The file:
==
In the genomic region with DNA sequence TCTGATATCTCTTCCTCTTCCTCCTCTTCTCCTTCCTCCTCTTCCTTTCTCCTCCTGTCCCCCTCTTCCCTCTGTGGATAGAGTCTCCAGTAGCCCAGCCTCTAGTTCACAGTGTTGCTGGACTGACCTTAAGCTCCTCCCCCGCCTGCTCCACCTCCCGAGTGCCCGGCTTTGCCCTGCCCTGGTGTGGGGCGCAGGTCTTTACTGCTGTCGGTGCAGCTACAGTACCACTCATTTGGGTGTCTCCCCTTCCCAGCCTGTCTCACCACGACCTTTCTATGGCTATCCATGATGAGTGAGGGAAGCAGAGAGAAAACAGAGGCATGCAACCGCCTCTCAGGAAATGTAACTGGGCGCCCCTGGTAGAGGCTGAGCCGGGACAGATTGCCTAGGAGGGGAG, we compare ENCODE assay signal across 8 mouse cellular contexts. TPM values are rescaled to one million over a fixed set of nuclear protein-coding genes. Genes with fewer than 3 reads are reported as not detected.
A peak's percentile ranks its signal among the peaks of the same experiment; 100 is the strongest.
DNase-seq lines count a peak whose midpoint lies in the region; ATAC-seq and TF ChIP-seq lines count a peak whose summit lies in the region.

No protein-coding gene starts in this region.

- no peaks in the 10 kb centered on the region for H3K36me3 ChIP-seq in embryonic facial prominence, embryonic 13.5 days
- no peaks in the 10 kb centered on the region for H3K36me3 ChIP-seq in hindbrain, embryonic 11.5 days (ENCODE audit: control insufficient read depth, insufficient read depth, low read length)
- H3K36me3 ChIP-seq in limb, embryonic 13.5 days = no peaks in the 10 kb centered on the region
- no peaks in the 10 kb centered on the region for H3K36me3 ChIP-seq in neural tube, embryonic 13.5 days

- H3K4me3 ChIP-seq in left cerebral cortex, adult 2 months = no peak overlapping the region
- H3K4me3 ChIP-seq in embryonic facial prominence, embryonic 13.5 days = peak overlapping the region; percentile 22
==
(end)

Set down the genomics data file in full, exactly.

In the genomic region with DNA sequence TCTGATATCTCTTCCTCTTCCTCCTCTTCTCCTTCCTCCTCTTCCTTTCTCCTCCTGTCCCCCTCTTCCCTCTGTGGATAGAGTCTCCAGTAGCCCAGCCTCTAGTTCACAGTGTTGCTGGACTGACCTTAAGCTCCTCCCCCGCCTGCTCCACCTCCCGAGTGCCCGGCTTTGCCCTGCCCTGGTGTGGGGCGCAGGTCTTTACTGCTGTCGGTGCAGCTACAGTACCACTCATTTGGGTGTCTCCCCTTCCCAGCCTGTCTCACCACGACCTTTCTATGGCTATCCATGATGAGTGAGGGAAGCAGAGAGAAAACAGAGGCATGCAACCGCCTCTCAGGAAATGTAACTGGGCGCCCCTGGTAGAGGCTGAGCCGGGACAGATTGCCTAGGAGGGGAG, we compare ENCODE assay signal across 8 mouse cellular contexts. TPM values are rescaled to one million over a fixed set of nuclear protein-coding genes. Genes with fewer than 3 reads are reported as not detected.
A peak's percentile ranks its signal among the peaks of the same experiment; 100 is the strongest.
DNase-seq lines count a peak whose midpoint lies in the region; ATAC-seq and TF ChIP-seq lines count a peak whose summit lies in the region.

No protein-coding gene starts in this region.

- no peaks in the 10 kb centered on the region for H3K36me3 ChIP-seq in embryonic facial prominence, embryonic 13.5 days
- no peaks in the 10 kb centered on the region for H3K36me3 ChIP-seq in hindbrain, embryonic 11.5 days (ENCODE audit: control insufficient read depth, insufficient read depth, low read length)
- H3K36me3 ChIP-seq in limb, embryonic 13.5 days = no peaks in the 10 kb centered on the region
- no peaks in the 10 kb centered on the region for H3K36me3 ChIP-seq in neural tube, embryonic 13.5 days

- H3K4me3 ChIP-seq in left cerebral cortex, adult 2 months = no peak overlapping the region
- H3K4me3 ChIP-seq in embryonic facial prominence, embryonic 13.5 days = peak overlapping the region; percentile 22